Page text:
New Delhi, Jun 28 (UNI) Below Poverty Line (BPL) families in India cough up a massive Rs 3000 million in bribes to avail basic services, a Transparency International survey released by the Vic-President Hamid Ansari here today has claimed.
According to the Transparency International (India)-Centre for Media Studies Corruption Study Report, 2007, police tops the chart as far as corruption in 11 selected public services -- part of the survey -- are concerned. ''Of the 5.6 million BPL households that interacted with police last year, a whopping 2.5 million paid Rs 2,150 million as bribe for some work or the other. Most of these households interacted with police for simple registration of a complaint,'' the survey noted.
The second highest in terms of monetary contribution among 11 selected public services is land records and registeration services.
Nearly 3.5 million BPL households paid Rs 1,224 million as bribe.
Releasing the report, Mr Ansari said, ''There was always an air of expectation about annual reports. Sometimes they add to our knowledge, at others reiterate the evident. The contents, again, may cause delight or dismay, or, occasionally, a bit of both. The India Corruption Study 2007 falls in the latter category. The good news is that inch by inch, year by year, there is greater transparency about the way we are governed. The bad part is that the level and extent of misgovernance is horrifying in legal and moral terms.'' ''The report'' he claimed ''suggested that the benefits of recent steps taken to improve delivery of public services have not substantially percolated down to the poor as yet.'' ''It is thus evident that our stated resolve to usher in inclusive growth that covers all the marginalised and vulnerable sections of the society is frustrated by corruption that hinders access to basic services. Corruption in our country has become pervasive and cancerous and is multi-dimensional. Today's report highlights this in ample measure.'' He said delineating a problem is one aspect; finding correctives and outlining an action plan for their implementation was far more difficult. ''I am confident that both the government and the civil society would take the study and the suggested correctives seriously. An old maxim states that eternal vigilance is the price of liberty. In today's world, it is also insurance for proper governance. In the final analysis, good governance involves meaningful response to the public's desire for clear, effective, and transparent governance,'' he added.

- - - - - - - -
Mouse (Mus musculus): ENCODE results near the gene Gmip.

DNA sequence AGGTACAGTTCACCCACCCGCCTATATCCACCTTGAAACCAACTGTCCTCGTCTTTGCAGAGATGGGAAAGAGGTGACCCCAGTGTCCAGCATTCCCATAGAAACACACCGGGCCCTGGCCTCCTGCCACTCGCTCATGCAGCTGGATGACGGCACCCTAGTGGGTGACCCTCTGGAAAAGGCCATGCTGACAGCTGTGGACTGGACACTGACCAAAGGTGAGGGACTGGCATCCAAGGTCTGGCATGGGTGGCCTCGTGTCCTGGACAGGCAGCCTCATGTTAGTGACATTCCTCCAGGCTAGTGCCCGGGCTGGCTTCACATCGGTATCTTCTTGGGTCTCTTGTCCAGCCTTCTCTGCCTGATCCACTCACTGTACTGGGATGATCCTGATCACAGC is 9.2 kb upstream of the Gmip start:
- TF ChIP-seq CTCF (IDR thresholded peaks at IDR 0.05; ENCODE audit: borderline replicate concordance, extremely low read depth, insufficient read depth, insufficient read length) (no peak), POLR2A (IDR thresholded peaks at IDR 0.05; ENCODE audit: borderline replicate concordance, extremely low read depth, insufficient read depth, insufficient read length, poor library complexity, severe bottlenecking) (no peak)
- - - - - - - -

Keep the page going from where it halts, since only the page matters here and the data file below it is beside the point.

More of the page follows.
UNI NAB AM RAI1945